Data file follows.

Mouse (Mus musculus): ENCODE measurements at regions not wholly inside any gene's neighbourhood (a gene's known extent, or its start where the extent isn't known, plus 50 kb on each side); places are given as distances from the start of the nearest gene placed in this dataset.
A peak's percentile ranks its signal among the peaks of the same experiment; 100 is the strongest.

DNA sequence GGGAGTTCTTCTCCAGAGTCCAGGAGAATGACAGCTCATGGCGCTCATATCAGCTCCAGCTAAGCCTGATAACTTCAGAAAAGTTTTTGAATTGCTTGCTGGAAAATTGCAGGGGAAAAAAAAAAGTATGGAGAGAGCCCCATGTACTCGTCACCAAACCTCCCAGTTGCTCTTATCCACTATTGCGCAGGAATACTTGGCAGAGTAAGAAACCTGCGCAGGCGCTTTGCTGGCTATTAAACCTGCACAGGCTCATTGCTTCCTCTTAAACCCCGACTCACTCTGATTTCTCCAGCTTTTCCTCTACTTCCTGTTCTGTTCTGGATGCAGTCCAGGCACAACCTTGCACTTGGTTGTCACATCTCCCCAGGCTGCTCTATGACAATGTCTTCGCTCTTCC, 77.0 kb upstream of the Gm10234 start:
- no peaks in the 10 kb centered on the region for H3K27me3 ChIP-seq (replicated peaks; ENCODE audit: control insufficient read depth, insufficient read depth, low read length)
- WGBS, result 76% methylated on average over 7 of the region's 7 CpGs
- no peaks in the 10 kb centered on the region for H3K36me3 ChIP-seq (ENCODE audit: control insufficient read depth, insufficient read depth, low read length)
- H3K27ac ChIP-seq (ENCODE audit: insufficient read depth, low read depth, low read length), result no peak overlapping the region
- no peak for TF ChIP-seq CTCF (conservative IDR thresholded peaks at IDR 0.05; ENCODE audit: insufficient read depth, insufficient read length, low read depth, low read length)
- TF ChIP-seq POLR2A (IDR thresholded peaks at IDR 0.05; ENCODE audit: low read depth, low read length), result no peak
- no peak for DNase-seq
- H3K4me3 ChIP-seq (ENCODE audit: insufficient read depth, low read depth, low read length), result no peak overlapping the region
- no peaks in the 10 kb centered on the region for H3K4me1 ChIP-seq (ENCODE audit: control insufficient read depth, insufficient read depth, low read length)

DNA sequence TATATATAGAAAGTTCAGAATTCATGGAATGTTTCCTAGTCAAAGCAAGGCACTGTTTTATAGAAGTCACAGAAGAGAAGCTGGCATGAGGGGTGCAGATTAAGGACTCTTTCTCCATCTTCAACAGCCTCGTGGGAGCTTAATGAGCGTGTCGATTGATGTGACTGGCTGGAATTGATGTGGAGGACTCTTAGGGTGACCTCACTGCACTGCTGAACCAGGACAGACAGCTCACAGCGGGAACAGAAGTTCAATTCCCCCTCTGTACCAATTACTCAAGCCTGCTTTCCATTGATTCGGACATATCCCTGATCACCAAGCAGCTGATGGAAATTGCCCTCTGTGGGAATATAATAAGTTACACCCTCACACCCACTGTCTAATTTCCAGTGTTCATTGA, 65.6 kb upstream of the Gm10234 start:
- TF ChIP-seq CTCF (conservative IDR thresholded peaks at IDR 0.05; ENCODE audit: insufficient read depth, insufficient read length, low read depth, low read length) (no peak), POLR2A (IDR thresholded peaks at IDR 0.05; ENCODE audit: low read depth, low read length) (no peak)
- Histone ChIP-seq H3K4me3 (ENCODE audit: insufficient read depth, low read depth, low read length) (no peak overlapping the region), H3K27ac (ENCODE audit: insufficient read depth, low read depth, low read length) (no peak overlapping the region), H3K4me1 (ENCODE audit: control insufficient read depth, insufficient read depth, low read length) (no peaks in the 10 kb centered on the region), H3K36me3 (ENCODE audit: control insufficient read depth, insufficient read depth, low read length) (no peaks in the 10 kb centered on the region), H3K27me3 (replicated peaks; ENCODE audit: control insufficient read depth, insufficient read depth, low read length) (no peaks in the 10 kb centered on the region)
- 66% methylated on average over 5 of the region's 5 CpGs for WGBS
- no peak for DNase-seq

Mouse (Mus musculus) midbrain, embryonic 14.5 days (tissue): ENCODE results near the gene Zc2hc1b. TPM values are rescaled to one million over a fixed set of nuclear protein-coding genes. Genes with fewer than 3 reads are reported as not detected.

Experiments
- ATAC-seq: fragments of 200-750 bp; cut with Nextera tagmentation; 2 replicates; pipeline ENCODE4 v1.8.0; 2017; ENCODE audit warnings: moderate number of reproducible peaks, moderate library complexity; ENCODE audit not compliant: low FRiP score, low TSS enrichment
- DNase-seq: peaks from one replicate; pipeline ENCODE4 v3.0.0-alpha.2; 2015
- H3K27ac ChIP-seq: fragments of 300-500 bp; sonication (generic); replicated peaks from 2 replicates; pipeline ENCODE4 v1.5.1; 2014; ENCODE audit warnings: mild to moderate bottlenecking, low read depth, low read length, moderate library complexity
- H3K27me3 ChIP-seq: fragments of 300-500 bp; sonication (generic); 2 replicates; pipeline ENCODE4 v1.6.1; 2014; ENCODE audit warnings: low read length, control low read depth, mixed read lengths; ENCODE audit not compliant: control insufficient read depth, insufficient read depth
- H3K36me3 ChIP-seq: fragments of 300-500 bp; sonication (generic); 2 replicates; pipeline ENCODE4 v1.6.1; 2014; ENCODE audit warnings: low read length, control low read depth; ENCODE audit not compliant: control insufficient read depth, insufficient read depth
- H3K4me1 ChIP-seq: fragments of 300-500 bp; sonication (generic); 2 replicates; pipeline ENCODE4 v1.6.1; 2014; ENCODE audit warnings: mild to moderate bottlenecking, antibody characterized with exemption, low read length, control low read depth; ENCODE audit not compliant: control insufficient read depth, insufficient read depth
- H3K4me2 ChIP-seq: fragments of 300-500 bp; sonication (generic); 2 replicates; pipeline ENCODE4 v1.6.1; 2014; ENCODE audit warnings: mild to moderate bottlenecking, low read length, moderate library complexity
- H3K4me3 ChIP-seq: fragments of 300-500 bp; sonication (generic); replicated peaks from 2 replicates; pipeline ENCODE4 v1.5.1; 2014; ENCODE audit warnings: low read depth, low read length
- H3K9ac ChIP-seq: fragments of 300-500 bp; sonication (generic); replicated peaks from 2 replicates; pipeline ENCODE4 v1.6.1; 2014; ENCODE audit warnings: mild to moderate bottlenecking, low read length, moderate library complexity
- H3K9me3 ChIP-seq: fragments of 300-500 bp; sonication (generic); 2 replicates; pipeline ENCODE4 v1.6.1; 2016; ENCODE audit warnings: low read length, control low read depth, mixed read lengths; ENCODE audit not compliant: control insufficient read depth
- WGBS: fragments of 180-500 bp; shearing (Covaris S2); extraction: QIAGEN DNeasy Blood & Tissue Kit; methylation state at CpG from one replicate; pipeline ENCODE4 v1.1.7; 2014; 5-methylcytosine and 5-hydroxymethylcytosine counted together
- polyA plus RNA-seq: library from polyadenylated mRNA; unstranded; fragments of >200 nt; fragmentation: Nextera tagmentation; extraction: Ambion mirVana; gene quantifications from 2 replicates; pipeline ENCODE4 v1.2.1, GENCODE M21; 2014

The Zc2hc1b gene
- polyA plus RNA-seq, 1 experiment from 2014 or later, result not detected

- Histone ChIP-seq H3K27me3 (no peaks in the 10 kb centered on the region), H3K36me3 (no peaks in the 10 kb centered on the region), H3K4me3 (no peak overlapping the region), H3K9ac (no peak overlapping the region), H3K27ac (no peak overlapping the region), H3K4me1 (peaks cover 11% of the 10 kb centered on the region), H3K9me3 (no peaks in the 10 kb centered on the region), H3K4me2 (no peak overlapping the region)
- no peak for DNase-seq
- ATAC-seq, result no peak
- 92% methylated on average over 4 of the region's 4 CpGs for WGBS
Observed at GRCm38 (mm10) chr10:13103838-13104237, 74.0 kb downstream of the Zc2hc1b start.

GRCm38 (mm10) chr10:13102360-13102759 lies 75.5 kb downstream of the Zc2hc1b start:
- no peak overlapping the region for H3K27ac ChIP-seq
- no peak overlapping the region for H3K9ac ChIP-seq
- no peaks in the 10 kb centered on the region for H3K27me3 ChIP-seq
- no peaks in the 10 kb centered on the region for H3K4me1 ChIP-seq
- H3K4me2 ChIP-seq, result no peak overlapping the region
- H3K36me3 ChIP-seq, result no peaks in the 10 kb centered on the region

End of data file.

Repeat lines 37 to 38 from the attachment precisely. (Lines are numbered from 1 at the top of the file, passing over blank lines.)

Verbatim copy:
- 92% methylated on average over 4 of the region's 4 CpGs for WGBS
Observed at GRCm38 (mm10) chr10:13103838-13104237, 74.0 kb downstream of the Zc2hc1b start.